Variance OK will spare homeowner jail sentence
The victim said she's the one who was sentenced to jail.
A woman who lives on Ashley Drive told the Northland Community Council's development committee last week that a deck she had built on her home led to a host of legal problems she never anticipated.
"Who knew?" Cheryl L. Moland said.
After going over the information she submitted, committee members unanimously sided with Moland, Chairman Dave Paul said.
"Once we understood what was being discussed ... it was actually pretty simple," he said.
Moland's legal woes initially stemmed from hiring some friends to build a deck onto the sunroom of her new home, which sits on a corner. They didn't obtain a permit for the project, and a building inspector stopped the work and cited her, Moland said.
It also was determined the deck is too close to the road.
This took place in August 2012, according to online Franklin County Municipal Court records.
The citation brought to light the fact that the sunroom had been constructed by a previous owner of the house who completed that work without obtaining a permit, Moland said. In order to avoid having to tear down the illegal addition, the first-time homeowner told committee members she had to provide city officials and eventually a judge with proof that the room was structurally sound.
After failing to find an architect willing to take on the task -- and because of that, missing some deadlines imposed by the court -- Moland said she finally got the help of a structural engineer, but he, too, failed to get his report to her on time. She was sentenced to 15 days behind bars for apparently failing to take any action on the citation.
"This has turned into a big mess," Moland said.
By applying for a variance regarding the completed deck's proximity to the public right of way, she said she is hoping to be spared serving her sentence.
Moland shared a Sept. 5 email from a city official with development committee members that said she needed a variance from the required setback for the deck of 25 feet to 19 feet, 6 inches, although her application states 15 feet, 6 inches.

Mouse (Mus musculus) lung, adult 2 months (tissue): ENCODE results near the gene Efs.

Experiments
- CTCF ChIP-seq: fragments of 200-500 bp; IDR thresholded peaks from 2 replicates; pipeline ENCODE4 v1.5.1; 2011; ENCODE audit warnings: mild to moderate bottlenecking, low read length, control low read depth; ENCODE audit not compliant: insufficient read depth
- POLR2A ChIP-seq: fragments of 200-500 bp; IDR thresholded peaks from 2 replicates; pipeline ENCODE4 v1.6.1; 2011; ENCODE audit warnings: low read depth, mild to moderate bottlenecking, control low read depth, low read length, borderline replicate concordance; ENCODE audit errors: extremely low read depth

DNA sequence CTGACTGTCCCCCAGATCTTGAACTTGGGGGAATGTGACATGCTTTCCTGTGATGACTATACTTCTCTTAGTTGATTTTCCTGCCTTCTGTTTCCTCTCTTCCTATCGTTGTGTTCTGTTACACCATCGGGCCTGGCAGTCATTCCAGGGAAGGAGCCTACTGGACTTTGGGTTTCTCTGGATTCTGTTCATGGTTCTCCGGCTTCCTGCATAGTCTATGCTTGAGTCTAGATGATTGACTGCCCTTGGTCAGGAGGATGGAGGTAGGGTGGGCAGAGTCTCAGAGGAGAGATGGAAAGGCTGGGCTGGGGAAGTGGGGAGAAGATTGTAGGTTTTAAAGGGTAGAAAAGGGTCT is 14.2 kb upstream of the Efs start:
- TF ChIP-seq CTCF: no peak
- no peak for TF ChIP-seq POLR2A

"You have more problems to deal with in the building permit issue than the variance," committee Vice Chairman William Logan pointed out.
"It's just my complete misunderstanding of what was going on," Moland said.
The committee voted, without dissent, to approve the variance of 19 feet, 6 inches, according to Paul.
"I guess you could say the applicant was the victim in that the situation she was seeking the variance from predated her ownership," he said. "Our action paves the way for her to deal with the problem she's having with the court."
In addition to the possible jail sentence, Moland was fined $500 and ordered to pay $131 in court costs, according to the court records, which also said $3 of the court costs were dismissed.
In the only other case on last week's monthly agenda, the development committee again chose to recommend disapproval of a graphics plan proposed for a loan business at 5720 Cleveland Ave.
In August, Mike Davis of Kessler Sign Co., representing Loan Max, asked for a graphics plan that would have permitted rooftop signs for the business on the north, south and west sides of the building, which faces Cleveland Avenue.
That was rejected unanimously.
This time, he sought to have the 37-square-foot sign on the front of the building eliminated in favor of two 32-square-foot signs on either side.
The graphics code generally limits signs to being above the public entrance to a business, which this would have violated, according to Paul.
The vote to recommend disapproval of this iteration of the graphics plan was once again unanimous.
"They didn't think the compromise was appropriate," Paul said. "We really didn't think this last alternative served well the interests of the applicant."